Bill C-31 not only includes the federal government’s effort to combat human smuggling but also scraps earlier refugee reform legislation that was amended by opposition parties when the Conservatives had a minority government.
“The number one criticism of C-31 is that it throws that out the window, for no reason,” Davies said, adding that opposition MPs believe in reforming the refugee system but in a fast and fair way.
The Tories have touted their anti-smuggling bill as a crucial step in deterring more Tamil migrants from arriving on British Columbia’s shores and queue-jumping the immigration system. The government has limited debate on the bill but that didn't stop the NDP from bringing forward an amendment last Thursday that would scrap the bill entirely.
Immigration Minister Jason Kenney’s spokesman Kasra Nejatian told HuffPost the government is pushing full steam ahead with their plans to combat immigration fraud.
“I am surprised that Human Rights Watch cares more about keeping bogus asylum seekers in Canada longer than providing faster protection for legitimate refugees, which Bill C-31 will do. And I am disappointed that the NDP has reflexively adopted this ignorant and extreme position” said Nejatian in an email.
“As for Human Rights Watch's legal position, it does not take a lawyer to recognise that ideological ipse dixit is not an argument, and political preferences are not binding law."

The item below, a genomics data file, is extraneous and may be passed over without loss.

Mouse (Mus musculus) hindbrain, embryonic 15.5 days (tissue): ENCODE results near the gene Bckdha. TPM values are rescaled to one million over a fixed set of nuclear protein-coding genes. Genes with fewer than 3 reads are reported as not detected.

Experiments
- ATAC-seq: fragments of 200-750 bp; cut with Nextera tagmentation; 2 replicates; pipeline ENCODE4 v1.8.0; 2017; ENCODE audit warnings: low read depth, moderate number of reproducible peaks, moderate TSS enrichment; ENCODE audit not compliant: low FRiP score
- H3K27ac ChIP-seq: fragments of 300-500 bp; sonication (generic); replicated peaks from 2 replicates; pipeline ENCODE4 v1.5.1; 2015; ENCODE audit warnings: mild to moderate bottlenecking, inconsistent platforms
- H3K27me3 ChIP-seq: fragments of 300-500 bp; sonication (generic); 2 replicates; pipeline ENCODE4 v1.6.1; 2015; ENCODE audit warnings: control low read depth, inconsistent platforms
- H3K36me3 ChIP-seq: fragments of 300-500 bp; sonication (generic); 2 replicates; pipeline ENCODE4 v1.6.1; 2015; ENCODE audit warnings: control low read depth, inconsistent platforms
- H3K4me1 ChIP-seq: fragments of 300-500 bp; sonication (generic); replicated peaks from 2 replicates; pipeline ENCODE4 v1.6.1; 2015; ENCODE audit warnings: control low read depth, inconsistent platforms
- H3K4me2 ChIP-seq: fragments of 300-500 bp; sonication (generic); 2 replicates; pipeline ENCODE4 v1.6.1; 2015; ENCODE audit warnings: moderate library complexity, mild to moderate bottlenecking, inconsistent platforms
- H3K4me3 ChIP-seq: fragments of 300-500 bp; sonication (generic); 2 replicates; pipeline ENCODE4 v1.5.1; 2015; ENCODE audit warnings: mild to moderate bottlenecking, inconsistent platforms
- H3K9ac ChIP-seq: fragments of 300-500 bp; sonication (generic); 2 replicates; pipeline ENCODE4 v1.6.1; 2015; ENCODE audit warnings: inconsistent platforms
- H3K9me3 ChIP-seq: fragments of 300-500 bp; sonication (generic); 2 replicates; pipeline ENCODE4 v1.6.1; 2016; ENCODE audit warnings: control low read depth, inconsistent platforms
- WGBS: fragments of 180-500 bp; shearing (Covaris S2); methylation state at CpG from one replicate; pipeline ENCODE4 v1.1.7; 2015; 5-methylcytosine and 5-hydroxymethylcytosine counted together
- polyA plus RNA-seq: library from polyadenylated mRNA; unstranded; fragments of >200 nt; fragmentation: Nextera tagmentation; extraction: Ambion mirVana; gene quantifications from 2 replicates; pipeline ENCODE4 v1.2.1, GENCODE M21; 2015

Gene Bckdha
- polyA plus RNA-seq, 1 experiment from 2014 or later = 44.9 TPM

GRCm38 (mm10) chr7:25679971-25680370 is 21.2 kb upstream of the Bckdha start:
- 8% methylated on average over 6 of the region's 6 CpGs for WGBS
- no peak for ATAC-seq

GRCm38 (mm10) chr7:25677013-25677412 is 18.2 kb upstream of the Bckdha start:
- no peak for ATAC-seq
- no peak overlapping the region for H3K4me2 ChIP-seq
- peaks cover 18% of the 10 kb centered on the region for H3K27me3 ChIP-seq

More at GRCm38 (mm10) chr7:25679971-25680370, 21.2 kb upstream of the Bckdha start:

Nejatian said he would let the NDP "take the side of far-left law professors."
"We will side with Canadians who have common sense to see that it is a problem when we receive more 'refugee' claims from democratic, rights-respecting European countries than from Africa or Asia," he said.
Human Rights Watch countered Nejatian assertions, saying it has documented racist and xenophobic violence directed against Roma and migrants in a number of EU member states, including Italy, Greece and Hungary.
Davies said he was disappointed by the Minister’s use of the word ‘bogus’ refugee and that most claimants who arrive on Canada’s shores illegally are still refugees.
“Imagine that you’ve just left Sri Lanka, you’ve just left a civil war, you may have witnessed your family members being murdered, maybe you’ve been raped, you end up hoping on a ship. You come here, with the clothes on your back, you have no money and you don’t speak English. And I say, ‘Ok, you have 15 days to write out your case about why you’re a refugee,' " Davies said. "You may be traumatized, you may have psychiatric issues you, obviously you’re going to have a fear of authority, you’re going to have trouble trusting, sometimes there are cultural issues, there’s plain human issues in telling a stranger that you’ve been raped. Then if you don’t put down the entire story and then something changes, they say that you were dishonest. It’s a tough test to make.”
In 2009, the vessel Ocean Lady arrived on Canada’s West Coast carrying dozens of Sri Lankan migrants.
Ten months later, the MV Sun Sea arrived carrying 492 Sri Lankans refugees who had boarded in Thailand.
So far out of the 550 refugee claimants, only four people have been determined to be inadmissible to enter Canada, Davies said, and none for terrorism-related concerns.